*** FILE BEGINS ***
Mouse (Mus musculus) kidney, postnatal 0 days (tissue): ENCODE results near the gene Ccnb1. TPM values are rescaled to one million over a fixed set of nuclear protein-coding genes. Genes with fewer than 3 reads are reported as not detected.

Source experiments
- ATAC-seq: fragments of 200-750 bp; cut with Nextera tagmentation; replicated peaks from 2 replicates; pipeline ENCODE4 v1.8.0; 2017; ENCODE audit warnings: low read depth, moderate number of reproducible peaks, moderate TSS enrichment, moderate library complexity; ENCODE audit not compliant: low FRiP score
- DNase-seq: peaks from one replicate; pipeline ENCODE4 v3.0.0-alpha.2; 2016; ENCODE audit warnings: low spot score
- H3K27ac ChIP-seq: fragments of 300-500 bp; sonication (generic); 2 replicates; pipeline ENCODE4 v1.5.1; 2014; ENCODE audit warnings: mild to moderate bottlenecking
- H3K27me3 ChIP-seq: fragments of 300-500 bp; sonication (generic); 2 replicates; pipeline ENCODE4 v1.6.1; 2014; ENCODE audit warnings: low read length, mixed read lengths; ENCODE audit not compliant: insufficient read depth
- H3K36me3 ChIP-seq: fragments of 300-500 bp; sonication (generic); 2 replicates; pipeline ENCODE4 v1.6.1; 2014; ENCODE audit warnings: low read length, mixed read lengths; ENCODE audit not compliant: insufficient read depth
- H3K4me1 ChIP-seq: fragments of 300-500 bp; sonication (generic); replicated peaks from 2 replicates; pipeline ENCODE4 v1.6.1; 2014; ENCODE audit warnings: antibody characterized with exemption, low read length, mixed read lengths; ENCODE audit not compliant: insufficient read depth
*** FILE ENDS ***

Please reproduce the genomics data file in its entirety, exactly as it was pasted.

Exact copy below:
Mouse (Mus musculus) kidney, postnatal 0 days (tissue): ENCODE results near the gene Ccnb1. TPM values are rescaled to one million over a fixed set of nuclear protein-coding genes. Genes with fewer than 3 reads are reported as not detected.

Source experiments
- ATAC-seq: fragments of 200-750 bp; cut with Nextera tagmentation; replicated peaks from 2 replicates; pipeline ENCODE4 v1.8.0; 2017; ENCODE audit warnings: low read depth, moderate number of reproducible peaks, moderate TSS enrichment, moderate library complexity; ENCODE audit not compliant: low FRiP score
- DNase-seq: peaks from one replicate; pipeline ENCODE4 v3.0.0-alpha.2; 2016; ENCODE audit warnings: low spot score
- H3K27ac ChIP-seq: fragments of 300-500 bp; sonication (generic); 2 replicates; pipeline ENCODE4 v1.5.1; 2014; ENCODE audit warnings: mild to moderate bottlenecking
- H3K27me3 ChIP-seq: fragments of 300-500 bp; sonication (generic); 2 replicates; pipeline ENCODE4 v1.6.1; 2014; ENCODE audit warnings: low read length, mixed read lengths; ENCODE audit not compliant: insufficient read depth
- H3K36me3 ChIP-seq: fragments of 300-500 bp; sonication (generic); 2 replicates; pipeline ENCODE4 v1.6.1; 2014; ENCODE audit warnings: low read length, mixed read lengths; ENCODE audit not compliant: insufficient read depth
- H3K4me1 ChIP-seq: fragments of 300-500 bp; sonication (generic); replicated peaks from 2 replicates; pipeline ENCODE4 v1.6.1; 2014; ENCODE audit warnings: antibody characterized with exemption, low read length, mixed read lengths; ENCODE audit not compliant: insufficient read depth